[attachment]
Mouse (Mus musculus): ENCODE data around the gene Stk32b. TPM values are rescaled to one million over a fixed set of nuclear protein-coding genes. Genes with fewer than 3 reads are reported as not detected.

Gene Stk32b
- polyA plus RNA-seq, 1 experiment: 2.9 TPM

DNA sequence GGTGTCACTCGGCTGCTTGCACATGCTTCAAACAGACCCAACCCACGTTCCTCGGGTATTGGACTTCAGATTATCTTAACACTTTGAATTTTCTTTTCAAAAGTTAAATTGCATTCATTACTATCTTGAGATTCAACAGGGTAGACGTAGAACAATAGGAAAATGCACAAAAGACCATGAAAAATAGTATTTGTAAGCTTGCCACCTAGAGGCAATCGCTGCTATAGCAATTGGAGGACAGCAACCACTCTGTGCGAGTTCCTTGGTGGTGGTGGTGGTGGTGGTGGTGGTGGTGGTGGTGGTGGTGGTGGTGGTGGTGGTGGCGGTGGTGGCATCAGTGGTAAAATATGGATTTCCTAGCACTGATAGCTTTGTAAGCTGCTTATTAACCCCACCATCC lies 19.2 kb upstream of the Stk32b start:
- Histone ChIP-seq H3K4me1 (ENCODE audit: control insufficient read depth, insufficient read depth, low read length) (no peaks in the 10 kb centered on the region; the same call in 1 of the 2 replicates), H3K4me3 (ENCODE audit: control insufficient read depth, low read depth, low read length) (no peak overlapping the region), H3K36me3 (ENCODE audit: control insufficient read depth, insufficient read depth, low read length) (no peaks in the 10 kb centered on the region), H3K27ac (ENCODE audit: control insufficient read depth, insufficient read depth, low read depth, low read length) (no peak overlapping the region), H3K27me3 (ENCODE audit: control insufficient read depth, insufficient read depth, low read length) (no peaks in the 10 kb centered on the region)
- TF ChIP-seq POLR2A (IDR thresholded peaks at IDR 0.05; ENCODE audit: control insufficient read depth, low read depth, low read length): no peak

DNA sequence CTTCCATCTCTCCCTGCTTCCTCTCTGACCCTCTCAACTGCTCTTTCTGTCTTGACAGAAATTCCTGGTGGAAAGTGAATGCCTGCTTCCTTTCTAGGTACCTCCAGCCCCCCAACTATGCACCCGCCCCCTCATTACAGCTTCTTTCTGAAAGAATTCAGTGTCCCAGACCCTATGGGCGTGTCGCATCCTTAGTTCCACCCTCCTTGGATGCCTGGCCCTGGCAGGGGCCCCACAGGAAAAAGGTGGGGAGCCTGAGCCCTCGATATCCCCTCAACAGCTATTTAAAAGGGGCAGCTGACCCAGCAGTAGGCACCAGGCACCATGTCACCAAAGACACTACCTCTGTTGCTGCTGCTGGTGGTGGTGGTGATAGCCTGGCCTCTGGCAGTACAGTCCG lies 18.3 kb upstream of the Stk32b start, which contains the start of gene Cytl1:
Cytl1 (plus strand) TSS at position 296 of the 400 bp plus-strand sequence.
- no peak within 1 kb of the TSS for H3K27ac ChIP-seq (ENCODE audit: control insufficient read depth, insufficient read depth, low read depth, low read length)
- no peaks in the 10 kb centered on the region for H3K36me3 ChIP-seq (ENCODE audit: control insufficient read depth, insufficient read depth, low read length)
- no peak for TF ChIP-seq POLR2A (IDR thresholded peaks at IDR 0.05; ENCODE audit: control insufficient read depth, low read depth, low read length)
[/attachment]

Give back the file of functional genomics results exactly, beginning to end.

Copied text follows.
Mouse (Mus musculus): ENCODE data around the gene Stk32b. TPM values are rescaled to one million over a fixed set of nuclear protein-coding genes. Genes with fewer than 3 reads are reported as not detected.

Gene Stk32b
- polyA plus RNA-seq, 1 experiment: 2.9 TPM

DNA sequence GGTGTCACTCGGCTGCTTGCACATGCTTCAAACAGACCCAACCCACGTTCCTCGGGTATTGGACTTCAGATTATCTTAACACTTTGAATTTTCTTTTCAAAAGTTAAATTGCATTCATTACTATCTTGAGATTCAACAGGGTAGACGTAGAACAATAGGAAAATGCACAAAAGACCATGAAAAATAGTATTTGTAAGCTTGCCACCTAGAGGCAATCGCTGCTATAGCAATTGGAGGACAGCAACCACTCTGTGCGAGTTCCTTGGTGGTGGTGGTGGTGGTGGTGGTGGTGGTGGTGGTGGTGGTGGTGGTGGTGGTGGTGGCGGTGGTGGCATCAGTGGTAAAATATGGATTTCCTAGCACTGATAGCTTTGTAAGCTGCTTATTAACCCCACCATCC lies 19.2 kb upstream of the Stk32b start:
- Histone ChIP-seq H3K4me1 (ENCODE audit: control insufficient read depth, insufficient read depth, low read length) (no peaks in the 10 kb centered on the region; the same call in 1 of the 2 replicates), H3K4me3 (ENCODE audit: control insufficient read depth, low read depth, low read length) (no peak overlapping the region), H3K36me3 (ENCODE audit: control insufficient read depth, insufficient read depth, low read length) (no peaks in the 10 kb centered on the region), H3K27ac (ENCODE audit: control insufficient read depth, insufficient read depth, low read depth, low read length) (no peak overlapping the region), H3K27me3 (ENCODE audit: control insufficient read depth, insufficient read depth, low read length) (no peaks in the 10 kb centered on the region)
- TF ChIP-seq POLR2A (IDR thresholded peaks at IDR 0.05; ENCODE audit: control insufficient read depth, low read depth, low read length): no peak

DNA sequence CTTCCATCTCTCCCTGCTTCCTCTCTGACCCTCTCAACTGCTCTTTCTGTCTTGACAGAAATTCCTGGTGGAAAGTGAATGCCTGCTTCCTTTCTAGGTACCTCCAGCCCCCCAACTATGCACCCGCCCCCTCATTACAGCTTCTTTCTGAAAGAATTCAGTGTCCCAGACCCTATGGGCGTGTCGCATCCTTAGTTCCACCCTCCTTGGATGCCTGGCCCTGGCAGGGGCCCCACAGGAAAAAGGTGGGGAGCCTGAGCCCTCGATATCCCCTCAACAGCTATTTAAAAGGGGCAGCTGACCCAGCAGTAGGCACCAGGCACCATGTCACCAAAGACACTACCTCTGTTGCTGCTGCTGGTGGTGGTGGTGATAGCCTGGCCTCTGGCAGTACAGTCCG lies 18.3 kb upstream of the Stk32b start, which contains the start of gene Cytl1:
Cytl1 (plus strand) TSS at position 296 of the 400 bp plus-strand sequence.
- no peak within 1 kb of the TSS for H3K27ac ChIP-seq (ENCODE audit: control insufficient read depth, insufficient read depth, low read depth, low read length)
- no peaks in the 10 kb centered on the region for H3K36me3 ChIP-seq (ENCODE audit: control insufficient read depth, insufficient read depth, low read length)
- no peak for TF ChIP-seq POLR2A (IDR thresholded peaks at IDR 0.05; ENCODE audit: control insufficient read depth, low read depth, low read length)